(Tuoc, Dung, Dawson, Arctander and Mackinnon, 1994)
Megamuntiacus vuquangensis (Tuoc et al., 1994)
The giant muntjac (Muntiacus vuquangensis), sometimes referred to as the large-antlered muntjac, is a species of muntjac deer. It is the largest muntjac species and was discovered in 1994 in Vũ Quang, Hà Tĩnh Province of Vietnam and in central Laos. During inundation of the Nakai Reservoir in Khammouane Province of Laos for the Nam Theun 2 Multi-Purpose Project, 38 giant muntjac were captured, studied, and released into the adjacent Nakai-Nam Theun National Protected Area. Subsequent radio-tracking of a sample of these animals showed the relocation was successful. The species is also located in parts of eastern Cambodia, as well as the Trường Sơn Mountains.
The giant muntjac is commonly found in evergreen forests and weighs about 66–110 lb (30–50 kg). It has a red-brown coat and is an even-toed ungulate. Due to slash-and-burn agriculture, combined with hunting, the giant muntjac is considered critically endangered. It is preyed upon by animals such as the tiger and leopard. It is most closely related to the Indian muntjac.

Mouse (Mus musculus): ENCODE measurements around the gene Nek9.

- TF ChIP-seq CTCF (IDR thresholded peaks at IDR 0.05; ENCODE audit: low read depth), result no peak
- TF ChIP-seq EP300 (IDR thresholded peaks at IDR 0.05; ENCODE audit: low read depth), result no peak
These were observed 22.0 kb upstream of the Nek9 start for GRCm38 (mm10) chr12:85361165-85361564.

- Timmins, R.J.; Duckworth, J.W.; Robichaud, W.; Long, B.; Gray, T.N.E. & Tilker, A. (2016). "Muntiacus vuquangensis". IUCN Red List of Threatened Species. 2016: e.T44703A22153828. Retrieved 9 June 2022.
- "Appendices | CITES". cites.org. Retrieved 2022-01-14.
- Stone, R. (2009). "Dam project reveals secret sanctuary of vanishing deer". Science. 325 (5945): 1192. doi:10.1126/science.325_1192b. PMID 19729627.
- WWF: Giant muntjac (Muntiacus vuquangensis) Archived 2010-02-20 at the Wayback Machine
- Animal Info - Giant Muntjac